Theodore J. Stearns

Theodore J. Stearns

Fellow: Awarded 1927
Field of Study: Music Composition

Competition: US & Canada

As published in the Foundation’s Report for 1926–27:

Stearns, Theodore: Appointed for creative work in musical composition, in Germany, principally for the completion and orchestration of his opera “Atlantis”; tenure, twelve months for June 1, 1927.

Born June 10, 1881, at Berea, Ohio. Education: In Cleveland, Oberlin Conservatory of Music and Wuerzberg, Bavaria, M.A., 1898. Studied violin in Cleveland with Amme; piano and theory with Emil Ring.

Conducted the Cleveland High School Orchestra and played viola in the Cleveland Philharmonic Orchestra; conducted opera and symphony in Wuerzburg; conducted for the Joseph F. Sheehan English Grand Opera Company, for Victor Herbert, Fritz Kreisler’s “Apple Blossoms” and others from 1903 to 1920; Editor of The Etude, one year; musical critic, Chicago Herald-Examiner, 1922; musical critic, New York Morning Telegraph, 1924—; Advisory Editor, Singing.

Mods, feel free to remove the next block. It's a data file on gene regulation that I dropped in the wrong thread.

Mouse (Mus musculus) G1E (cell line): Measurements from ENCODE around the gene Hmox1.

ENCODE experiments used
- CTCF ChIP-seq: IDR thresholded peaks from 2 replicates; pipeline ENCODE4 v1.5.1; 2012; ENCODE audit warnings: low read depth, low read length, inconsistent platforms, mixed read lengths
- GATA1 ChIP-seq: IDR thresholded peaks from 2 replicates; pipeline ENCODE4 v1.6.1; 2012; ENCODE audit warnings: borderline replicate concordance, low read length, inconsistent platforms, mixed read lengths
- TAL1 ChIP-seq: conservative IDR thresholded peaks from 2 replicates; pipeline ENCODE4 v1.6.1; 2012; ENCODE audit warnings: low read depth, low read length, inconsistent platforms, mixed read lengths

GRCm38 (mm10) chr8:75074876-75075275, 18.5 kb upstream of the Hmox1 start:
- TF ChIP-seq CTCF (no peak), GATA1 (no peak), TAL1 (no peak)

Compositions: “Hiawatha,” an opera to a libretto adapted by himself from Longfellow’s poem, (1894); “Ten Songs,” (1895); “Endymion,” an opera set to Keats’ poem and first played in concert form at Wuerzburg, (1896), produced at Hof-Geismar, (1897); “Indian Suite” for orchestra, first played in Wuerzburg, (1898), by Fritz Scheel with the Philadelphia Symphony in 1901, by Victor Herbert at Willow Grove Park (1903), and at a Sunday-morning Symphony Concert by the Chicago Theatre Symphony Orchestra, (1923); “Snowbird,” one-act lyric episode to the composer’s own text, first produced by the Chicago Civic Opera, January 13, 1923, and repeated the following season—accepted for production at the Dresden Staats Operhaus for season 1927–28 and also at Wuerzburg Stadttheater after the Dresden première (this opera received the David Bisphan Memorial Medal); “Tiberio,” symphonic poem of orchestra, (1925); “Suite Caprèse,” orchestra suite, (1925); “Six Nature Songs,” (1921-22); “Dreamland,” a song, (1923); “The Clover Field,” song for voice and orchestra, (1921), performed at Chicago Theatre Sunday Symphony concert, (1923); “Berceuse Amoureuse, “ song for voice and orchestra (1925); “The Olive Grove,” song to a quatrain by Leona Speyer, (1925).

Publications: “Co-O-Za,” original book for his opera “Atlantis,” 1922; contributed articles to various papers, notably the Outlook and Singing.


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